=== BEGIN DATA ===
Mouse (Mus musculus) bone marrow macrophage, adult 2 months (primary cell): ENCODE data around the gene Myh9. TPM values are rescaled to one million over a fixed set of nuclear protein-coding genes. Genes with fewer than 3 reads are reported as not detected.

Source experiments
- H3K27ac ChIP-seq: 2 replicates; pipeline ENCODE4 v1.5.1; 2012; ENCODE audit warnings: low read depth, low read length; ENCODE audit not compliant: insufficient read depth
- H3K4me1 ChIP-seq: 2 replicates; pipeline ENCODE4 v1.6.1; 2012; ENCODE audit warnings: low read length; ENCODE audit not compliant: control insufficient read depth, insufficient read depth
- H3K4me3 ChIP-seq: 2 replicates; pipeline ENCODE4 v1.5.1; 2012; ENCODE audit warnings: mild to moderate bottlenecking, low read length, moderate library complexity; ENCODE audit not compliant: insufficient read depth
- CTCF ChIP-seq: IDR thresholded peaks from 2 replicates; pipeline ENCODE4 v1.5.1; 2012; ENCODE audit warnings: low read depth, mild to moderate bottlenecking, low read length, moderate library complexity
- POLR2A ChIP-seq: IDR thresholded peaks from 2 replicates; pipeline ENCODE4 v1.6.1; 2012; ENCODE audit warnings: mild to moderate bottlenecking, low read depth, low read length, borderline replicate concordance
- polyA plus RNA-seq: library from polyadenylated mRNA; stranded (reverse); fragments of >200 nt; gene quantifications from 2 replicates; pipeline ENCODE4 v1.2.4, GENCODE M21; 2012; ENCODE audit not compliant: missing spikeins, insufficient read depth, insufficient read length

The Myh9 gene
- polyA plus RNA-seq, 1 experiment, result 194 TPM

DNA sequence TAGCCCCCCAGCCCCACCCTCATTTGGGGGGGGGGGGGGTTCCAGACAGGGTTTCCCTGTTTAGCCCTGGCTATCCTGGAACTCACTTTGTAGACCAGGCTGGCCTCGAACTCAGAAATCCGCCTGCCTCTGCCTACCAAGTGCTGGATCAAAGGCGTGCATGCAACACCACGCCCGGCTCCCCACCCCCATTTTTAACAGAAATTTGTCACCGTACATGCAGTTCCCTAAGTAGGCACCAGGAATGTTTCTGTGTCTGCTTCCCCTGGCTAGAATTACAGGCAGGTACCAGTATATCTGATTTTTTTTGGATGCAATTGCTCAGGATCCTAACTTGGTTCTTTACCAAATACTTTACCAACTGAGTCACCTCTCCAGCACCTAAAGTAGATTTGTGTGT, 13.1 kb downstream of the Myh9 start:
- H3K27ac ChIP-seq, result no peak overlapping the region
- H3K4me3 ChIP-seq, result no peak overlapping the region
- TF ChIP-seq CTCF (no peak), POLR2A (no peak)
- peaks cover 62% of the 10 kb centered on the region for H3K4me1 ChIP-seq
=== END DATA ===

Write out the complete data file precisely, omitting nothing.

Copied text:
Mouse (Mus musculus) bone marrow macrophage, adult 2 months (primary cell): ENCODE data around the gene Myh9. TPM values are rescaled to one million over a fixed set of nuclear protein-coding genes. Genes with fewer than 3 reads are reported as not detected.

Source experiments
- H3K27ac ChIP-seq: 2 replicates; pipeline ENCODE4 v1.5.1; 2012; ENCODE audit warnings: low read depth, low read length; ENCODE audit not compliant: insufficient read depth
- H3K4me1 ChIP-seq: 2 replicates; pipeline ENCODE4 v1.6.1; 2012; ENCODE audit warnings: low read length; ENCODE audit not compliant: control insufficient read depth, insufficient read depth
- H3K4me3 ChIP-seq: 2 replicates; pipeline ENCODE4 v1.5.1; 2012; ENCODE audit warnings: mild to moderate bottlenecking, low read length, moderate library complexity; ENCODE audit not compliant: insufficient read depth
- CTCF ChIP-seq: IDR thresholded peaks from 2 replicates; pipeline ENCODE4 v1.5.1; 2012; ENCODE audit warnings: low read depth, mild to moderate bottlenecking, low read length, moderate library complexity
- POLR2A ChIP-seq: IDR thresholded peaks from 2 replicates; pipeline ENCODE4 v1.6.1; 2012; ENCODE audit warnings: mild to moderate bottlenecking, low read depth, low read length, borderline replicate concordance
- polyA plus RNA-seq: library from polyadenylated mRNA; stranded (reverse); fragments of >200 nt; gene quantifications from 2 replicates; pipeline ENCODE4 v1.2.4, GENCODE M21; 2012; ENCODE audit not compliant: missing spikeins, insufficient read depth, insufficient read length

The Myh9 gene
- polyA plus RNA-seq, 1 experiment, result 194 TPM

DNA sequence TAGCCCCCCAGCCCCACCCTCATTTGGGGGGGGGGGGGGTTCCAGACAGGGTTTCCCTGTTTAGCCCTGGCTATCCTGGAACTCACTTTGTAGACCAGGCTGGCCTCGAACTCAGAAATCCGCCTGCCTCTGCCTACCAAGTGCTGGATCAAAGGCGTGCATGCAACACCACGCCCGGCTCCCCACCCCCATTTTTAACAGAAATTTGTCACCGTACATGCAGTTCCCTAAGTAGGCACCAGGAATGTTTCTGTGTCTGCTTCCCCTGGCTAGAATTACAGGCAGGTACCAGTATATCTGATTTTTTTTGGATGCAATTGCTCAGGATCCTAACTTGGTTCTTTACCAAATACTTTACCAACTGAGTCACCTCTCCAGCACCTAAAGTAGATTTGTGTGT, 13.1 kb downstream of the Myh9 start:
- H3K27ac ChIP-seq, result no peak overlapping the region
- H3K4me3 ChIP-seq, result no peak overlapping the region
- TF ChIP-seq CTCF (no peak), POLR2A (no peak)
- peaks cover 62% of the 10 kb centered on the region for H3K4me1 ChIP-seq